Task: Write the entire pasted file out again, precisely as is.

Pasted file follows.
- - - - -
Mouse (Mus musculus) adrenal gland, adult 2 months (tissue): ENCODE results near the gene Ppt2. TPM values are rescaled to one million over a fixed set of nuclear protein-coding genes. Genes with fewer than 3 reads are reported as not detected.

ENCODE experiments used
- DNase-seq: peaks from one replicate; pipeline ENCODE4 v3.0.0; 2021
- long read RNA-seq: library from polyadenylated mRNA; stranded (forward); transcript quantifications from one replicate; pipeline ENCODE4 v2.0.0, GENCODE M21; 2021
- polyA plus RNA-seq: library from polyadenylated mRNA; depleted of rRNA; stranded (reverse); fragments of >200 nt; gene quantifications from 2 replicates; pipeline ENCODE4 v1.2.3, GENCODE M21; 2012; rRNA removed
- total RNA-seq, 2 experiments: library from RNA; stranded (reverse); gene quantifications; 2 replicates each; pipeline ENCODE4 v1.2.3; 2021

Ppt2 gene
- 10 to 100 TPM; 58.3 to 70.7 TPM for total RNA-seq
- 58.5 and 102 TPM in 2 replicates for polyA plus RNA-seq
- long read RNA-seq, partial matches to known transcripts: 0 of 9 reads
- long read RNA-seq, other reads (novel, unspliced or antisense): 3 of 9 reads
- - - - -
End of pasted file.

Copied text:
Mouse (Mus musculus) adrenal gland, adult 2 months (tissue): ENCODE results near the gene Ppt2. TPM values are rescaled to one million over a fixed set of nuclear protein-coding genes. Genes with fewer than 3 reads are reported as not detected.

ENCODE experiments used
- DNase-seq: peaks from one replicate; pipeline ENCODE4 v3.0.0; 2021
- long read RNA-seq: library from polyadenylated mRNA; stranded (forward); transcript quantifications from one replicate; pipeline ENCODE4 v2.0.0, GENCODE M21; 2021
- polyA plus RNA-seq: library from polyadenylated mRNA; depleted of rRNA; stranded (reverse); fragments of >200 nt; gene quantifications from 2 replicates; pipeline ENCODE4 v1.2.3, GENCODE M21; 2012; rRNA removed
- total RNA-seq, 2 experiments: library from RNA; stranded (reverse); gene quantifications; 2 replicates each; pipeline ENCODE4 v1.2.3; 2021

Ppt2 gene
- 10 to 100 TPM; 58.3 to 70.7 TPM for total RNA-seq
- 58.5 and 102 TPM in 2 replicates for polyA plus RNA-seq
- long read RNA-seq, partial matches to known transcripts: 0 of 9 reads
- long read RNA-seq, other reads (novel, unspliced or antisense): 3 of 9 reads